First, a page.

3. Individual USCIS and consular officers might hold hidden biases against LGBT couples

USCIS officers receive sensitivity training on LGBT and post-DOMA issues. They are directed to treat immigrant petitions filed on behalf of a same-sex spouse in the same manner as those filed on behalf of an opposite-sex spouse. USCIS approved the first immigrant petition filed by a U.S. citizen for his same-sex spouse on June 28, 2013, just two days after the Supreme Court’s ruling.

USCIS and consular officers are generally fair and reasonable. Nonetheless, individual officers can hold preconceived opinions about same-sex marriages that might affect their decisions. While the immigrant petition must be approved if the parties prove their marriage is bona fide, the issuance of a green card or immigrant visa is discretionary.

Same-sex marriages have led to routine grants of green cards and immigrant visas since 2013, but are still relatively new territory for USCIS and consular officers. There is no guarantee that the examiners will review the evidence presented by same-sex couples with the same standard they apply to opposite-sex couples.

A good solution is to have an attorney appear with you at the USCIS interview  or prepare a legal brief to the U.S. Consulate outlining the applicable policies and laws.

4. Same-sex couples often lack objective evidence of a bona fide marriage

While support for legalization of same-sex marriages is on the rise, some families, communities, cultures and countries still object to them. To date, several U.S. states continue to ban same-sex marriages. The lack of equal protection can create complications in immigrant petitions for same-sex spouses.

Affidavits from third parties, including relatives, friends and religious leaders, having personal knowledge of the bona fide nature of the marriage are key evidence in immigrant petitions. USCIS and consular officers can also inquire on whether family members or friends know about the marriage or attended  the marital ceremony. A same-sex couple who is not supported by family, friends or religious leaders might not be able to present such favorable evidence.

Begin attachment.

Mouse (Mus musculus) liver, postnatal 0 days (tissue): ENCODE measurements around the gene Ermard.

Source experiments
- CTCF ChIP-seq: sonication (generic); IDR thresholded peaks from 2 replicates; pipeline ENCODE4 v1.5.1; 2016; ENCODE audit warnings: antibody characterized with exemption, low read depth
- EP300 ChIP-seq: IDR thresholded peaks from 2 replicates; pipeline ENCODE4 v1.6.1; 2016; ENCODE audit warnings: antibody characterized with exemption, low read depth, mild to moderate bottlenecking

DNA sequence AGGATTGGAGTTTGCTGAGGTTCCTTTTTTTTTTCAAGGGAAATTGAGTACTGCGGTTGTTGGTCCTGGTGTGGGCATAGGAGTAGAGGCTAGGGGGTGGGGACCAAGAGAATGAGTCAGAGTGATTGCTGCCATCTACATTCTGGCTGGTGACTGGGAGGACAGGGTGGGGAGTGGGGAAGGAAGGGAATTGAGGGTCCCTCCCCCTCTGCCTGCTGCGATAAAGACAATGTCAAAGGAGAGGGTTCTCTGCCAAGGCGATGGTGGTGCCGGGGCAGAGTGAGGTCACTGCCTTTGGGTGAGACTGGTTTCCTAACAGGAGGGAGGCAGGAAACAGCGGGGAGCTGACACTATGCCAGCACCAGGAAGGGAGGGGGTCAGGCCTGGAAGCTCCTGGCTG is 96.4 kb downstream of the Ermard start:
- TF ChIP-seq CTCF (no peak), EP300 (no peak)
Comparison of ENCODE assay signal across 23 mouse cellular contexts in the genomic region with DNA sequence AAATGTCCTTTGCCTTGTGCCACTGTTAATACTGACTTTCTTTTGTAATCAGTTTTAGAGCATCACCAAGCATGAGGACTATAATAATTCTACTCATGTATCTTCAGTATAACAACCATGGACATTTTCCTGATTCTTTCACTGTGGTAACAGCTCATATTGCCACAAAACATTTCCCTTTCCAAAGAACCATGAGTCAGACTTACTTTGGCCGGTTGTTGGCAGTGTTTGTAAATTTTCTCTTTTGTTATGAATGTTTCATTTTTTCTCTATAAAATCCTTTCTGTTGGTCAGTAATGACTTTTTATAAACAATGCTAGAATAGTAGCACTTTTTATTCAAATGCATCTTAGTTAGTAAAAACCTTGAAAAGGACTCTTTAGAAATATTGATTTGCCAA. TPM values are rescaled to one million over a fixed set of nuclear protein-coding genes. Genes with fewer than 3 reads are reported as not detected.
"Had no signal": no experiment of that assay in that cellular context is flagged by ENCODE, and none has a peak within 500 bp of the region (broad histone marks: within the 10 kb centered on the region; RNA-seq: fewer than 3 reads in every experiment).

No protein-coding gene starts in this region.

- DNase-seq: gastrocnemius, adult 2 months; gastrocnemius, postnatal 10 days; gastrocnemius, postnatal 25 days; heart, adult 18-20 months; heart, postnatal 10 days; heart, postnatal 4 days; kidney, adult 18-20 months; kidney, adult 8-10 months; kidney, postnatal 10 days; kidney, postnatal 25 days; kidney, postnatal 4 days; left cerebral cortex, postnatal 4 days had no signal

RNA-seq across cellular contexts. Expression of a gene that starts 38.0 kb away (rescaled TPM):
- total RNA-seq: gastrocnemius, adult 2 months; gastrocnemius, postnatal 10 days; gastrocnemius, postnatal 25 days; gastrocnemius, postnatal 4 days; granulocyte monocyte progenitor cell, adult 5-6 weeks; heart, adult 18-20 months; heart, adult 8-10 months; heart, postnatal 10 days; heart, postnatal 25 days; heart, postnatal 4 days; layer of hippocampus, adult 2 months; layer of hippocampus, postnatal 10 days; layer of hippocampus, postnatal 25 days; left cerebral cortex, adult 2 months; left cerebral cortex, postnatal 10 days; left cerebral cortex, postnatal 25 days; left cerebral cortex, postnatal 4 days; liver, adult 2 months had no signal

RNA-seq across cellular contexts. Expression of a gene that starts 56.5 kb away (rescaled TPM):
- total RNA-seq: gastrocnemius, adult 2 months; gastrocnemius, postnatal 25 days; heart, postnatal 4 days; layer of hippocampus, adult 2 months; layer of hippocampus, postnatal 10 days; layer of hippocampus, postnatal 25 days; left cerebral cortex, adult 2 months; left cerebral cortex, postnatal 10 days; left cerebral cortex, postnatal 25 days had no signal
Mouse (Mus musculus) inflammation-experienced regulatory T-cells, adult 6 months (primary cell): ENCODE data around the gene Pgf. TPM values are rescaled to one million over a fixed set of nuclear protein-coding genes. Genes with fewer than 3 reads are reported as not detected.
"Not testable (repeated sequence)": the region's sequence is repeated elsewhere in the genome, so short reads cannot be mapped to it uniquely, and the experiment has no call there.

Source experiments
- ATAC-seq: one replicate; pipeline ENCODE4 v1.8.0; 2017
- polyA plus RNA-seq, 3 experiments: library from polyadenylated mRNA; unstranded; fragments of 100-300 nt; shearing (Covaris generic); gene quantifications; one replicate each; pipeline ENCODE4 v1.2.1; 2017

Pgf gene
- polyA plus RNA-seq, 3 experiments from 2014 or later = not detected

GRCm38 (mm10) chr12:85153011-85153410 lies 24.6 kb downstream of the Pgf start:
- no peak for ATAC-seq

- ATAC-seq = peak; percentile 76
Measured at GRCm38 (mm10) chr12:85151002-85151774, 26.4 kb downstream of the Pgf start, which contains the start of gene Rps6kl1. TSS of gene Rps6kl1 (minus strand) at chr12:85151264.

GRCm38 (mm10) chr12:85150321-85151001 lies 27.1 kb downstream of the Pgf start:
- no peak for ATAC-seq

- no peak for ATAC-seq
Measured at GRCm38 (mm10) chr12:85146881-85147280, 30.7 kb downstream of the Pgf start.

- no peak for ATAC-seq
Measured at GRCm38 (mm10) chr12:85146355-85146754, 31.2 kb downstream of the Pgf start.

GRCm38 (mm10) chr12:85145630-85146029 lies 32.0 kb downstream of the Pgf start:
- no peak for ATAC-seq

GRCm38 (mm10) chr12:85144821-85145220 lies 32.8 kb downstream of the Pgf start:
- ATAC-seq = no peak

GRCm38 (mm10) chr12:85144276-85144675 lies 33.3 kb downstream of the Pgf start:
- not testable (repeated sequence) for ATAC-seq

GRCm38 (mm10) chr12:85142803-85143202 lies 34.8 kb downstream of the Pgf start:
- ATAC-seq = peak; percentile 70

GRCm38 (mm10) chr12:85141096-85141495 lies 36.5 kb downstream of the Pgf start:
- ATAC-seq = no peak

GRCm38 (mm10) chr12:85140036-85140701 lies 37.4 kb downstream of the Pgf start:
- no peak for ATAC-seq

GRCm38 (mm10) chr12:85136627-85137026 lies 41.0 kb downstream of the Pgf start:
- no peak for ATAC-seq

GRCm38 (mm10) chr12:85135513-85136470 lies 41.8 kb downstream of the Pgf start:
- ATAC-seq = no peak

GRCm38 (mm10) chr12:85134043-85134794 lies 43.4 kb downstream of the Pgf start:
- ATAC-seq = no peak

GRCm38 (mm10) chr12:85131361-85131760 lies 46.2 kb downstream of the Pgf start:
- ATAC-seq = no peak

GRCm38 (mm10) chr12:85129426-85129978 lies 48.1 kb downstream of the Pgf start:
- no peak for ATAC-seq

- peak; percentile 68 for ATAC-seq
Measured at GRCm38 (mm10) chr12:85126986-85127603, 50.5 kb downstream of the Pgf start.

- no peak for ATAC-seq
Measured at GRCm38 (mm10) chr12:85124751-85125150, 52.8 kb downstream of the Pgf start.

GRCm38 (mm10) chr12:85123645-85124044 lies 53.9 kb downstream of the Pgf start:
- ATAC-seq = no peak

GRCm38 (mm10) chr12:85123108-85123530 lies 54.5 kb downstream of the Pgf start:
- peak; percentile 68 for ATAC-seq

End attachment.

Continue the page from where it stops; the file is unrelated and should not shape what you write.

USCIS or U.S. Consulate investigators can also visit the couple’s claimed residence to verify whether they live together. During the site visit, the investigators may talk to neighbors, apartment building managers and landlords to determine whether they are aware of the marriage.

Some same-sex couples might not openly disclose their sexual orientation or reveal themselves as married, especially if they live in a place where same-sex relationship is banned or stigmatized. Worries about housing discrimination can also lead to the lack of a joint residential lease. These factors often make it harder to prove they live together and share a real marriage.

In certain states that ban same-sex marriage, the couple’s tax filing status for state income tax purposes must be listed as “single.”  There are also situations where the couple chooses not to file joint federal tax returns with the IRS, even though they may.

Some jurisdictions might not allow same-sex spouses to receive life insurance or health care benefits. Concerns about employment discrimination might also cause the same-sex couples to refrain from applying for certain benefits even when they are eligible. This include signing up for employer-sponsored spousal healthcare and listing the spouse as a beneficiary of an employer-provided retirement plan or life insurance policy.

Residential, financial, employment and other records that show status as “single” or fail to include the spouse do not support the claim of a genuine same-sex relationship.

When same-sex couples hide their relationship or do not openly hold themselves out as married, for whatever reasons, they often lack objective evidence of a bona fide union.

To  make up for the shortage of traditional, objective documents, same-sex couples (like opposite-sex couples) may provide a detailed, written affidavit describing their relationship history, joint residence, and marital life. They can also submit more readily available evidence such as:

  • correspondences addressed to each spouse at the same address
  • statements from each other’s bank accounts showing withdrawals to pay rent or other shared expenses
  • affidavits from friends and relatives who support their marriage;
  • cards, letters and emails they have exchanged with each other